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COAL TECHNOLOGIES

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Coal Technologies
 Coal is highly polluting source of energy from mine to
sky, it contaminates in every step of the way.
 Coal mines pollutes the river and streams, causing the
cancer, dioxins and other toxic illness when it is burned.
 It also emit pollution forming gases and fine particulates
that can be dangerous for human health.
 The coal is the dirty business.
 It is the major contributor to the climate change.
 Today the biggest environmental threats that we are
facing is mostly causing by the coal burning.

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 It is the most carbon –intensive fossil fuel
 emitting 72% more CO2 than natural gas.
 Coal fired power plants are the largest single source of
atmospheric mercury emissions.
 There is no commercially available technology to
prevent mercury emission from coal fired power plants.
 However, advanced clean coal technologies are intended
to reduce pollution.
 Since, no technology can truly clean the coal from
producing pollution from its production to utilization.

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 Coal technologies from production to utilization can be
classified into the following three main categories.
(i) Pre-combustion technologies:
 Coal production and processing technologies
(ii) During Combustion and Conversion technologies:
 Efficient combustion, carbonization and conversion
(liquefaction, gasification) technologies.
(iii) Post Combustion technologies
 Technologies for controlling emissions/pollutants of
plants.

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(i) Pre-combustion technologies:
Coal Production and Processing
Technologies
 Following coal technologies are involved in the
production and processing of coal.
 Prospecting and Exploration
 Development and Exploitation
 Mining
 Processing
 Preparation
 Storage
 Transportation

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PROSPECTING AND EXPLORATION

 Prospecting (Survey or Inspection) of Coal


◦ Main aim is to discover coal resources through a
search.
 The coal samples will be obtained to collect
reasonable evidence of the existence of a coal seam.
 Once a seam has been discovered, considerable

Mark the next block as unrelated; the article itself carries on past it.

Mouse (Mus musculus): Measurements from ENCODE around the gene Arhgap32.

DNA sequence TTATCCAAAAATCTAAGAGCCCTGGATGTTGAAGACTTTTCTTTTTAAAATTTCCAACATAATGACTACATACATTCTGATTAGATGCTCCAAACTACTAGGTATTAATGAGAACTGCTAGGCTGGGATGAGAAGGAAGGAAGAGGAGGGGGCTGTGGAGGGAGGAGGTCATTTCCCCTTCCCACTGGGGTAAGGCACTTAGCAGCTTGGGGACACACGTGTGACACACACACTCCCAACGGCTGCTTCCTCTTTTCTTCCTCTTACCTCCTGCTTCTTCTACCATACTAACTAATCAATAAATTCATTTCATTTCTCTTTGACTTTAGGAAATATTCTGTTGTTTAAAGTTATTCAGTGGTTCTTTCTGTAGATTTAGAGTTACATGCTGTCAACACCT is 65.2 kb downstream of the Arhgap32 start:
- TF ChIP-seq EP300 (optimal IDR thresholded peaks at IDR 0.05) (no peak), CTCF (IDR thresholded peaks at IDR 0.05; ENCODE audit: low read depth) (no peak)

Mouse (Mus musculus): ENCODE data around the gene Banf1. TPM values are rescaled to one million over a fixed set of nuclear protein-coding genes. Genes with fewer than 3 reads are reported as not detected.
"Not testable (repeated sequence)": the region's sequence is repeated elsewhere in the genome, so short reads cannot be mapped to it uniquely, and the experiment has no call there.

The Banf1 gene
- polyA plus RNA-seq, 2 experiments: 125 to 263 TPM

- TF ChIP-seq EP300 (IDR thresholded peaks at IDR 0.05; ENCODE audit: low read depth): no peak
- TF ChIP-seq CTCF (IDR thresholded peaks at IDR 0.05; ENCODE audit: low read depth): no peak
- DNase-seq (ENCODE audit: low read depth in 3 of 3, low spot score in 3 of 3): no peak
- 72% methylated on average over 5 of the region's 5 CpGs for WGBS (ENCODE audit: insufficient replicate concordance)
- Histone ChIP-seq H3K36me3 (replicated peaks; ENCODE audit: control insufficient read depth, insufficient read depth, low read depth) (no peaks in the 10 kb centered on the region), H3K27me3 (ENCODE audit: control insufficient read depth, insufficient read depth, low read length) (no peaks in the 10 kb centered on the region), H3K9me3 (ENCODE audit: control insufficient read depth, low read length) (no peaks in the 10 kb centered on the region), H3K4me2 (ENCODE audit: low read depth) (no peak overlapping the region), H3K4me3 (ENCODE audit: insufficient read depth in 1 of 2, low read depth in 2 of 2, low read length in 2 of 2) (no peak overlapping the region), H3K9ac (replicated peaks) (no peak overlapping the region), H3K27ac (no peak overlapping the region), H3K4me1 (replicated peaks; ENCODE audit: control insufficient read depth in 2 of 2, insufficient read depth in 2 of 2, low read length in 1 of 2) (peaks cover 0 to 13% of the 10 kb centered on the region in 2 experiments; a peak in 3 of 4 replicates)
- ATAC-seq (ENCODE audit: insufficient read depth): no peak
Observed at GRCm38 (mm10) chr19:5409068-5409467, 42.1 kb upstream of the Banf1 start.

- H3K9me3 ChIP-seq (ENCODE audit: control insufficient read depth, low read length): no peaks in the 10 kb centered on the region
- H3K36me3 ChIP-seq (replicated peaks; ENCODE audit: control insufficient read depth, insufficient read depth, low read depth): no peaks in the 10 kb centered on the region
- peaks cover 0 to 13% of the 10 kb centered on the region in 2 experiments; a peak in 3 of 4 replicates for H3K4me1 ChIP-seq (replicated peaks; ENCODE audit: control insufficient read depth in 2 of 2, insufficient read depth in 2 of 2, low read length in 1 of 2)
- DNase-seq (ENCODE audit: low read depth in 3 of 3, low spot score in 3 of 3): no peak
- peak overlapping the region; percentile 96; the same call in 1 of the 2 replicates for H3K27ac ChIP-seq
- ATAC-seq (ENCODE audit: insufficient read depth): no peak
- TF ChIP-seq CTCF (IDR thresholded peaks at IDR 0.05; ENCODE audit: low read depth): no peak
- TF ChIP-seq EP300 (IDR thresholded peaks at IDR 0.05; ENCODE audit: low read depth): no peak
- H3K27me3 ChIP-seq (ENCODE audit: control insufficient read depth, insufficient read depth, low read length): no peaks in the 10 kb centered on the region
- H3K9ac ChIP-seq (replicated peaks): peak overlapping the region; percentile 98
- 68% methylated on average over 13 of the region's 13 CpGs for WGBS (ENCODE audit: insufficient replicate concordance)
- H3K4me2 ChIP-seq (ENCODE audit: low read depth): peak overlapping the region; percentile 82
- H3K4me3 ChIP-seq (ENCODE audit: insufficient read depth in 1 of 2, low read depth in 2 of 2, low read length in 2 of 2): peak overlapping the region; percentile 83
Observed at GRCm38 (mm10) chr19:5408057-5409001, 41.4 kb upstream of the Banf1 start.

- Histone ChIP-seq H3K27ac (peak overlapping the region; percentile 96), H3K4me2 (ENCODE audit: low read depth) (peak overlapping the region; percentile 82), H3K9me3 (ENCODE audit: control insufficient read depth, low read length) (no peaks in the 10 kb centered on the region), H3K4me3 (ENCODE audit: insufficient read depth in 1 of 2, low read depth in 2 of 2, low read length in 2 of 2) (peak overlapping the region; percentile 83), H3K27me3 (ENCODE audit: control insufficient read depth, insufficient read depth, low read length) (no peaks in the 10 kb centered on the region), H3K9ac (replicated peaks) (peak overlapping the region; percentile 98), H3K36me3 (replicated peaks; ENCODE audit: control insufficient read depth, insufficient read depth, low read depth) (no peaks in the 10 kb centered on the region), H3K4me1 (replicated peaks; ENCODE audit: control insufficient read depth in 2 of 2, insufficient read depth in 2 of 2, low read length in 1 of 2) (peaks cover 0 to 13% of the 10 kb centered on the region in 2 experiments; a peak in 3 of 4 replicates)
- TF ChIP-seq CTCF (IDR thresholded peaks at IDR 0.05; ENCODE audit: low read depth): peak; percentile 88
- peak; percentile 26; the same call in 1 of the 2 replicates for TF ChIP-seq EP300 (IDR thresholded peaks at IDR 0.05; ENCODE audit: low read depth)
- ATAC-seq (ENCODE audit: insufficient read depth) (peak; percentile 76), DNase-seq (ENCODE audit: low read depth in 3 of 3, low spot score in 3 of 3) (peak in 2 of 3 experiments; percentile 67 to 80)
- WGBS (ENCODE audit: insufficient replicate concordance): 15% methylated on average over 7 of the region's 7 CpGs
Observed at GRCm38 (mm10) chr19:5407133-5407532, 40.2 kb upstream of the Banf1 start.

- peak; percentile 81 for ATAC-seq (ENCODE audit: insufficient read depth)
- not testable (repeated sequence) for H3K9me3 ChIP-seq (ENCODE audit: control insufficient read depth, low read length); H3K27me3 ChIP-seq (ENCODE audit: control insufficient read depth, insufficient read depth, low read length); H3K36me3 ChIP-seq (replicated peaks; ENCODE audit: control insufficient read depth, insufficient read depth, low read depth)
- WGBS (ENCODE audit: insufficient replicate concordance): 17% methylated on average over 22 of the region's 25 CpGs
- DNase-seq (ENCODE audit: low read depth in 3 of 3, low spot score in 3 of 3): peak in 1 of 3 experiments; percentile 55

further work is necessary in order to advance
knowledge of the particular geologic aspects and the
extent of the coal deposit.

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 Coal Exploration (examination/investigation)
 It includes activities and evaluations necessary to gather
data for making decisions on such issues as:
 the desirability (attraction) of further exploration
 the technical feasibility of mining
 favorable factors
 unfavorable factors
 economic feasibility
 size of mine
 coal quality assessment
 marketability, and
 preparation of mined coal for market requirements

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 In geophysical exploration, the properties of earth
materials are measured in order to detect variance that may
be caused by the presence of mineral deposits.
 The geophysical exploration methods include:
 seismic
 electric
 magnetic
 radiometric, and
 gravitational

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 The exploration may begin with airborne (flying)
methods in regional and target-area investigations and
continue with on-ground methods during detailed
investigations.
 The most widely utilized airborne methods are (in
increasing order of use):
 magnetic
 magnetic plus radiometric
 magnetic plus electromagnetic, and
 electromagnetic
 These methods are almost always accompanied by aerial
photography.

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 Ground geophysical methods have a major advantage
over the airborne methods in that they are in direct
contact with the earth.
 The principal methods are:
 electrical
 magnetic
 electromagnetic
 radiometric
 gravimetric, and
 refraction-seismic

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Important Tasks in Coal Exploration

1. Mapping
 Geologic mapping involves the compiling details of:
 coal seams
 strata above and below the seam
 rock types
 geologic structures
 stream data, and
 man-made structures

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 Mapping techniques provide a means for:
 planning and accomplishing exploration
 development
 reclamation
 day-to-day operations, and
 equipment moves
 Calculation of material volumes, location of physical
elements, and determination of mining conditions are
expedited by the use of maps.
 Maps also provide a method for recording data so that they
can be organized and analyzed for ready reference.

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 Mapping includes:
◦ photogrammetric methods, and
◦ aerial photography
 Photogrammetric methods
◦ Photogrammetry is the science of making measurements
from photographs:
 especially for recovering the exact positions of surface
points.
◦ Photogrammetric methods are:
 relatively easy and inexpensive
 can be adjusted to any scale
 highly accurate in any terrain

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 Aerial photography
◦ It can be conducted at an altitude designed to produce
maps that show the features:
 drainage configuration
 roads
 buildings
 lakes
 streams
 timber
 power lines
 railroads and fences
 other features that may be missed by a ground
survey

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2.Drilling
 Drilling is the most reliable method of gathering
information about a coal deposit and the mining
conditions.
 It provides physical samples of the coal and overlying
strata for chemical and physical analysis.
(i) Spatial patterns for coal drilling
 In very large areas, hole spacings vary greatly and
generally are not in any set pattern.
 In narrowed or specific target area, a grid pattern is
most common.
 In areas where coal is known to exist, closely spaced
drill-hole patterns are required.

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(ii) Choice of drilling method: Core or rotary drilling